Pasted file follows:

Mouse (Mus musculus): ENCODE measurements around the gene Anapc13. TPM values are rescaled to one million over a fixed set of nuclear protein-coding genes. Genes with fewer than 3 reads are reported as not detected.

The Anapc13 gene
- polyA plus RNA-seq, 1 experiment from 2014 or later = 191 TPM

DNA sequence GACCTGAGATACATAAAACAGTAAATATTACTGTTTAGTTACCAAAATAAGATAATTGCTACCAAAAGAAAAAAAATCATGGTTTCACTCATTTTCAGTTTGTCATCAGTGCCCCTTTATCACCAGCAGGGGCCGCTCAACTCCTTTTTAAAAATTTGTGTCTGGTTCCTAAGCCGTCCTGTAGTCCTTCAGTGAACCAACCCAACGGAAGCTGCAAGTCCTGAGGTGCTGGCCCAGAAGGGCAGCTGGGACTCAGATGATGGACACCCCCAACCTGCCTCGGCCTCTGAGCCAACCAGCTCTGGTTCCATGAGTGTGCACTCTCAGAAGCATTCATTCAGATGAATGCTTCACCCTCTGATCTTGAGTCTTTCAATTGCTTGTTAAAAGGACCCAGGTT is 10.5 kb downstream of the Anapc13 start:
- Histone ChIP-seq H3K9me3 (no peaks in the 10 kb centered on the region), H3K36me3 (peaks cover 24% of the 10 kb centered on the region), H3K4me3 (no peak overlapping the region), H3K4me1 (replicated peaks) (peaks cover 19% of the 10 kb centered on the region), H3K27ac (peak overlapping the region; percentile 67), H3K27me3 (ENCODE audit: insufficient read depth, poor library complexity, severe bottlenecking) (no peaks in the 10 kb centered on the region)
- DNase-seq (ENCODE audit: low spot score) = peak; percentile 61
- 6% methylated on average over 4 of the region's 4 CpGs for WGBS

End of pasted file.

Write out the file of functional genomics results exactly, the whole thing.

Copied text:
Mouse (Mus musculus): ENCODE measurements around the gene Anapc13. TPM values are rescaled to one million over a fixed set of nuclear protein-coding genes. Genes with fewer than 3 reads are reported as not detected.

The Anapc13 gene
- polyA plus RNA-seq, 1 experiment from 2014 or later = 191 TPM

DNA sequence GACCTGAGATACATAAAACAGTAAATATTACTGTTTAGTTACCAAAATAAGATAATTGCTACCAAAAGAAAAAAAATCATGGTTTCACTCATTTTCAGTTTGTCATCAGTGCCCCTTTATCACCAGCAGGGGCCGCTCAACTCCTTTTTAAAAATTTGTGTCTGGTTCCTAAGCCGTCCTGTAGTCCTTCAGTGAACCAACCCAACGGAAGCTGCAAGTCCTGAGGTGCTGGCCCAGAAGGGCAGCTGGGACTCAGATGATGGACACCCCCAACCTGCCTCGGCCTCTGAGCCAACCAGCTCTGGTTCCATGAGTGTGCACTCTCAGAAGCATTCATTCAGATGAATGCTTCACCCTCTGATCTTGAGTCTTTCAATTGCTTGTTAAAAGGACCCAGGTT is 10.5 kb downstream of the Anapc13 start:
- Histone ChIP-seq H3K9me3 (no peaks in the 10 kb centered on the region), H3K36me3 (peaks cover 24% of the 10 kb centered on the region), H3K4me3 (no peak overlapping the region), H3K4me1 (replicated peaks) (peaks cover 19% of the 10 kb centered on the region), H3K27ac (peak overlapping the region; percentile 67), H3K27me3 (ENCODE audit: insufficient read depth, poor library complexity, severe bottlenecking) (no peaks in the 10 kb centered on the region)
- DNase-seq (ENCODE audit: low spot score) = peak; percentile 61
- 6% methylated on average over 4 of the region's 4 CpGs for WGBS